I followed Veronica, wishing to know if her room was
uncomfortable. She had made slight changes since my
visit to her. The flowers had been moved, the stand
where the candle stood was covered with crimson cloth.
The dead bough and the autumn leaves were gone ; but
instead there was a branch of waving grasses, green and
fresh, and on the table was a white flower, in a vase.

" It is freezing here, but it looks like summer. Is it
design ?"

"Yes ; I can t sit here much ; still, I can read in bed, and
write, especially under my new quilt, which you have not

It was composed of red, black, and blue bits of silk, and
beautifully quilted. Hepsey and Temperance had made it
for her.

" How about the wicket, these winter nights ? "

" I drag the quilt off, and wrap it round me when I want
to look out.

We heard a bump on the floor, and Temperance appeared
with warm bricks wrapped in flannel.

"You know that I will not have those things," Verry said.

" Dear me, how contrary you are ! And you have not
eaten a thing to-day."

" Carry them out."

Her voice was so unyielding, but always so gentle !
Temperance was obliged to deposit the bricks outside the
door, which she did with a bang.

" I should think you might sleep in Cassandra s room ;
her bed is big enough for three."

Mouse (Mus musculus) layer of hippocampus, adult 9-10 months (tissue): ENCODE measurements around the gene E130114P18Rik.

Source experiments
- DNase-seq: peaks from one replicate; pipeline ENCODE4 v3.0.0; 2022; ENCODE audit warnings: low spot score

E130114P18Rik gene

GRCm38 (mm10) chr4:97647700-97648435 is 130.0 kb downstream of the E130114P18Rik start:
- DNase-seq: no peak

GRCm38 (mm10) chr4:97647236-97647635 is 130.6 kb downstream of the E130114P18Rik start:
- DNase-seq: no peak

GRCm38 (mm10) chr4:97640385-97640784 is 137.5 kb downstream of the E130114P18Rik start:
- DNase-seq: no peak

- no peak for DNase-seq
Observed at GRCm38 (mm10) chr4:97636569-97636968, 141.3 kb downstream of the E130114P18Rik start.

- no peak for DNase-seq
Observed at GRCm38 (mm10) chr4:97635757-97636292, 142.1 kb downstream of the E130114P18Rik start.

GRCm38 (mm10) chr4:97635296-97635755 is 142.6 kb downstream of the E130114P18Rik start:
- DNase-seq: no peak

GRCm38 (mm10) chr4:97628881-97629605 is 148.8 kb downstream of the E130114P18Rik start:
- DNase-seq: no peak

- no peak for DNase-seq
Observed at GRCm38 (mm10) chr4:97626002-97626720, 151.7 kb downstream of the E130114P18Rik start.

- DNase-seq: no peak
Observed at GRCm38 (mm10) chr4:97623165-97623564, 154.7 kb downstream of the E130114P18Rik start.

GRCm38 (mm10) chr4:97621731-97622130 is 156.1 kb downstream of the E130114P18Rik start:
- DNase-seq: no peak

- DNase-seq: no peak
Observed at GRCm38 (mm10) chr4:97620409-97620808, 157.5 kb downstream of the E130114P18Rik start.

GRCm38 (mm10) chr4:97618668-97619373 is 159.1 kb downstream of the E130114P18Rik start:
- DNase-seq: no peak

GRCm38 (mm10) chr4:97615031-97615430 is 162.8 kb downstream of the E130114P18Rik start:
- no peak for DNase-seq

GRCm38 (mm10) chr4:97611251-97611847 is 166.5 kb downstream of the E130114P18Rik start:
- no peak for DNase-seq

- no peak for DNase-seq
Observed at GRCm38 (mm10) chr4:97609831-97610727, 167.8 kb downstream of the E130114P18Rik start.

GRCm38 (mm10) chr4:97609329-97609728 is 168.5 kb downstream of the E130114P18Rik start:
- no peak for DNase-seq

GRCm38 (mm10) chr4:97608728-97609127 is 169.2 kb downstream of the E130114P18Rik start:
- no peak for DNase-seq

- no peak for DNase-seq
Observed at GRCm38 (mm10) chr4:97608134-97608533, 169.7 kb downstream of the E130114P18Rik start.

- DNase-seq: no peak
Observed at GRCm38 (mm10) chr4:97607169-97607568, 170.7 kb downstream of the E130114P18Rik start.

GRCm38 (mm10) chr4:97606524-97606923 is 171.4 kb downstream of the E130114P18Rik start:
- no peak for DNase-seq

No answer was made to this proposition, but Verry said,

"You may undress me, if you like, and stay till you are
convinced I shall not freeze."

" I ve stayed till I am in an ager. I might as well finish
the night here, I spose."


She called me after midnight, for she had not left
Verry, who had been attacked with one of her mysterious

" You can do nothing for her ; but I am scared out, when
she faints so dreadful ; I don t like to be alone."

Veronica could not speak, but she shook her head at me
to go away. Her will seemed to be concentrated against
losing consciousness ; it slipped from her occasionally, and
she made a rotary motion with her arms, which I attempted
to stop, but her features contracted so terribly, I let her

" Mustn t touch her," said Temperance, whose efforts to
relieve her were confined to replacing the coverings of the
bed, and drawing her nightgown over her bosom, which
she often threw off again. Her breath scarcely stirred her
breast. I thought more than once she did not breathe at
all. Its delicate, virgin beauty touched me with a holy
pity. We sat by her bed in silence a long time, and
although it was freezing cold, did not suffer. Suddenly she
turned her head and closed her eyes. Temperance softly
pulled up the clothes over her and whispered : " It is over
for this time ; but Lord, how awful it is ! I hoped she was
cured of these spells."

Ina few minutes she asked, " What time is it ? "

" It must be about eleven," Temperance replied ; but it
was nearly four. She dozed again, but, opening her eyes
presently, made a motion toward the window.

" There s no help for it," muttered Temperance, " she
must go."

I understood her, and put my arm under Verry s neck to
raise her. Temperance wrapped the quilt round her, and
we carried her to the window. Temperance pushed open
the pane ; an icy wind blew against us.

" It is the winter that kills little Verry," she said, in a
childlike voice. " God s breath is cold over the world,
and my life goes. But the spring is coming ; it will come

I looked at Temperance, whose face was so corrugated
with the desire for crying and the effort to keep from it,
that for the life of me, I could not help smiling. As soon as